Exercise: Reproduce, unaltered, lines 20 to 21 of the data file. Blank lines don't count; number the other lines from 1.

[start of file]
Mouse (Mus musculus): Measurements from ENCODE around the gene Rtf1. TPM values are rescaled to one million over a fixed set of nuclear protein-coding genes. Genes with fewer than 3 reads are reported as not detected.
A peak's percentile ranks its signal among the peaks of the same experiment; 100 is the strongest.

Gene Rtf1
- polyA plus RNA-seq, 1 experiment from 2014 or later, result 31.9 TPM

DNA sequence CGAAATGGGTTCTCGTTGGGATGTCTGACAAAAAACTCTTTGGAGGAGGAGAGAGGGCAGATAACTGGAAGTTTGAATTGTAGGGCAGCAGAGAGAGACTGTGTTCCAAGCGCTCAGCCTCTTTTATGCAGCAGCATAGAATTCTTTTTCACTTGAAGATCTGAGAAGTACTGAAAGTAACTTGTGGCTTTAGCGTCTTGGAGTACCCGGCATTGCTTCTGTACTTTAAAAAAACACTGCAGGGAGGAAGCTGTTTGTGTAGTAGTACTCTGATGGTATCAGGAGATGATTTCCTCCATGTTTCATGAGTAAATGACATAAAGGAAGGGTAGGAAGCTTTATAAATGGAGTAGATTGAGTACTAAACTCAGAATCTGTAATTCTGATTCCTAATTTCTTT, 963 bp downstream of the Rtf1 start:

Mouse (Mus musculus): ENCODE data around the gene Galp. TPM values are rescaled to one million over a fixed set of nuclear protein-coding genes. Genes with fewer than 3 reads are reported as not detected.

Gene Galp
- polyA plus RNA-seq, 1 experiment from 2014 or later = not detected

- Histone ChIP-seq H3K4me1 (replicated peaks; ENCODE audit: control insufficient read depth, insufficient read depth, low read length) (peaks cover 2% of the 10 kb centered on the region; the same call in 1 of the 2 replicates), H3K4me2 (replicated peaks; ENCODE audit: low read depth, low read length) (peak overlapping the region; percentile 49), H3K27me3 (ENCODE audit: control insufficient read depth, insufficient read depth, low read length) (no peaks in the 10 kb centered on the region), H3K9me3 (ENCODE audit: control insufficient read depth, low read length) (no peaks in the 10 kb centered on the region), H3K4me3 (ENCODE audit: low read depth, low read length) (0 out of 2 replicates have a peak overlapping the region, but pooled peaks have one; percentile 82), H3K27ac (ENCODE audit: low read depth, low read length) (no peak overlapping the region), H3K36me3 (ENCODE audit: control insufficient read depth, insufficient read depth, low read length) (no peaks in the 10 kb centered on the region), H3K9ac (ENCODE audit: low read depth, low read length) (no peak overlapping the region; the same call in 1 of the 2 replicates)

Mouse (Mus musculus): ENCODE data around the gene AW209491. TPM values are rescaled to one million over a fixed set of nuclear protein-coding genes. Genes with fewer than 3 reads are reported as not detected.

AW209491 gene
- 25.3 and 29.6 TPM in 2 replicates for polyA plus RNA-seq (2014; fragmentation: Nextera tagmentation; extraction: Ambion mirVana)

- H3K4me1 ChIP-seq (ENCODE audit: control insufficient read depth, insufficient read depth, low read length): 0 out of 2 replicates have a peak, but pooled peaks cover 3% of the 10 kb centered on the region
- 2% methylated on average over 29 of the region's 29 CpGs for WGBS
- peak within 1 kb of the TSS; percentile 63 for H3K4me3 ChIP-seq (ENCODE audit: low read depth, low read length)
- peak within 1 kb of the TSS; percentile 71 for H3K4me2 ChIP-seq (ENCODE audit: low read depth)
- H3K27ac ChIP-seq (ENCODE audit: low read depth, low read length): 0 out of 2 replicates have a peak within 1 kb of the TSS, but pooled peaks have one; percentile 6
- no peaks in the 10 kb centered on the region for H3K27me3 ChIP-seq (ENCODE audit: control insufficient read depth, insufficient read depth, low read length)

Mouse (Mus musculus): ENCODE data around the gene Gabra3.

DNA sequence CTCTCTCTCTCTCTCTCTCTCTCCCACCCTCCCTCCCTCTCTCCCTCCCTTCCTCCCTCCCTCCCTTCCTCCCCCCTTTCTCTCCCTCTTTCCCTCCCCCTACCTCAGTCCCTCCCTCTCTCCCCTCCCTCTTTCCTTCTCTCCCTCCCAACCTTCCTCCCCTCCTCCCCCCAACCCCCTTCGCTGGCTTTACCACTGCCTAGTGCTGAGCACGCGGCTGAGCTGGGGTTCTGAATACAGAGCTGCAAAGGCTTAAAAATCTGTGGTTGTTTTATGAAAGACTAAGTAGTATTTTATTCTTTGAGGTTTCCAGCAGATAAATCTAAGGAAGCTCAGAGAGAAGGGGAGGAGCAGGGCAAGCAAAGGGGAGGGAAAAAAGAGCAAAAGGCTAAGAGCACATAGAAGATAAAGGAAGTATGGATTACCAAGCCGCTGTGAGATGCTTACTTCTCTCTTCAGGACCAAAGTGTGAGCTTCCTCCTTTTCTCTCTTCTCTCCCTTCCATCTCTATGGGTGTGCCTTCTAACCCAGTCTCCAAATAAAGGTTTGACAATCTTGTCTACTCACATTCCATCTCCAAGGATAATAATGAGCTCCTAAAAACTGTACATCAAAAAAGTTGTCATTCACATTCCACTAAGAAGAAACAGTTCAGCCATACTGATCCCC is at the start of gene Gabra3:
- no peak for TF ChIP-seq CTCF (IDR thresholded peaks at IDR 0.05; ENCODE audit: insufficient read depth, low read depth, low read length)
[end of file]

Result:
DNA sequence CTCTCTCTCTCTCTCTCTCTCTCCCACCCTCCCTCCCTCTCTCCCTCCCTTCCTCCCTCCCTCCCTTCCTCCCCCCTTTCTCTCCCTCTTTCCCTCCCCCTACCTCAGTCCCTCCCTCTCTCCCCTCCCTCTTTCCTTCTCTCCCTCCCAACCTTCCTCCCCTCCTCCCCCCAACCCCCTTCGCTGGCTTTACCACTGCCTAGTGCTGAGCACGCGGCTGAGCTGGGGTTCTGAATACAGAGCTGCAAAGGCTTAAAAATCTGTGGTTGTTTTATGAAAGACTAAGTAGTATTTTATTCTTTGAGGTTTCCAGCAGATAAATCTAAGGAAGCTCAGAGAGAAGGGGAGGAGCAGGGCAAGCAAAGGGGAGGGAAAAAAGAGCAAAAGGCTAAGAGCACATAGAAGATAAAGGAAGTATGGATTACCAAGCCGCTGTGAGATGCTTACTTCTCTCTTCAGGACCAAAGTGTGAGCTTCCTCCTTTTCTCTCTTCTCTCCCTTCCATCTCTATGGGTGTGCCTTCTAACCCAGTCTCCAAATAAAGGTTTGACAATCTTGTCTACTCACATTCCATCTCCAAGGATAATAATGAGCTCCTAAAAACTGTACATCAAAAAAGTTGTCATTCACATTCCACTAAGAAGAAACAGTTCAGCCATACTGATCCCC is at the start of gene Gabra3:
- no peak for TF ChIP-seq CTCF (IDR thresholded peaks at IDR 0.05; ENCODE audit: insufficient read depth, low read depth, low read length)